Since cluing up the two bird & nature tours last month, I’ve been taking a bit of time to do some family stuff and make some progress on some contract work with the university. Not much birding. However, those tours did reawaken my interest in wildflowers – something I haven’t taken as seriously as birds in the past, but always found very interesting. I stole a couple hours earlier this week and went to a local hotspot for orchids, where I found seven species in various stages of bloom.
So, here’s a whole post NOT devoted to birds. Instead, I’ll share a few photos of some orchids taken in Newfoundland over the past few summers. There are about three dozen species of orchids found across Newfoundland – some common, some very rare. I’ve included fourteen below, plus a hybrid.
The Bog Candle (Platanthera dilatata; left) is a common white orchid that grows in bogs and wetlands across the island. Hooded Lady’s-tresses (Spiranthes romanzoffiana; right) are unique among Newfoundland orchids due to their tight, spiraling flowers. It also exudes an almond-like aroma.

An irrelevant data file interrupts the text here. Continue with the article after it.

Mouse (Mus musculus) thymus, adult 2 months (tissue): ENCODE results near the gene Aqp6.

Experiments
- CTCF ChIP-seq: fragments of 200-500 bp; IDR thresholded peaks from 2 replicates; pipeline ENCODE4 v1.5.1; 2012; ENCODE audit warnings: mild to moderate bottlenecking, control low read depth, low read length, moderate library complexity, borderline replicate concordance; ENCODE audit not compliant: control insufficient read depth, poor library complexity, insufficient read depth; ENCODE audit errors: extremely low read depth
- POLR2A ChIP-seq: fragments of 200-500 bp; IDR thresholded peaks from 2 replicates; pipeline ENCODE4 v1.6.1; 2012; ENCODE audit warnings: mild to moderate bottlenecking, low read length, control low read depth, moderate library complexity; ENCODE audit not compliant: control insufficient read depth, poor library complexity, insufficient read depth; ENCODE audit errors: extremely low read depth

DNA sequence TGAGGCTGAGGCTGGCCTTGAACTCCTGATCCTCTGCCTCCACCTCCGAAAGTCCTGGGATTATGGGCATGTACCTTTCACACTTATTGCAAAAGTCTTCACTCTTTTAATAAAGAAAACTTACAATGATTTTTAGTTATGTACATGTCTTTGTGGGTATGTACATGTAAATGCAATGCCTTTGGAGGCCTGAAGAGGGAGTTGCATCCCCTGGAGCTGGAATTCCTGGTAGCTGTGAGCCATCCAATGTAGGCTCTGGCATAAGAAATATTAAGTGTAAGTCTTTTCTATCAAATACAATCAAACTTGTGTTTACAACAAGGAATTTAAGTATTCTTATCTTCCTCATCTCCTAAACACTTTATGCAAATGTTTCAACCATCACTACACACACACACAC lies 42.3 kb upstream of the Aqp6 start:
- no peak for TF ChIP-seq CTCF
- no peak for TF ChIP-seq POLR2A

Ragged Fringed Orchid (Platanthera lacera) is an uncommon orchid that occurs throughout much of Newfoundland. Its greenish-white flowers have a more ragged fringe than its relatives below.
Purple Fringed Orchid (Platanthera psycodes; left) is a beautiful flower that grows in wet meadows and bogs. “Andrew’s Orchid” (Platanthera x andrewsii; right) is a stunning hybrid between Purple-fringed and Ragged Fringed Orchids.
White Fringed Orchid (Platanthera blephariglottis; left) is locally common, while Marsh Leopard Orchid (Dactylorhiza majalis; right) is found only in a few select locations around St. John’s.
A small, understated flower, the Clubspur Orchid (Platanthera clavellata) is common across most of the island.
The beautiful Dragon’s Mouth Orchid (Arethusa bulbosa) occurs in a range of colours from the common pink form (left) to the much more uncommon white form (right).
Both Grasspink (Calopogon tuberosus) and Rose Pogonia (Pogonia ophioglossoides) can be found across most of Newfoundland, though not typically on the Great Northern Peninsula.
Pink Lady Slippers (Cypripedium acaule; right) are among the most well known orchids, growing among low shrubs, clearings and open woods across the island. Showy Lady Slippers (Cypripedium reginae; left) is much less common, bordering on rare. This one was growing near Lomond in Gros Morne National Park.
Tall Northern Green Orchid (Platanthera huronensis) is a locally common orchid on the Great Northern Peninsula. Its dense, greenish-white flowers grow in large spikes, making it quite noticeable where it occurs.
A very tiny orchid, Green Adder’s Mouth Orchid (Malaxia unifolia) is easily overlooked. It is relatively rare even where it occurs, including on the Avalon Peninsula where these were photographed.
You can find more orchid and wildflower photos on my Flickr age.
OK – I promise the next post will include some birds. Honest.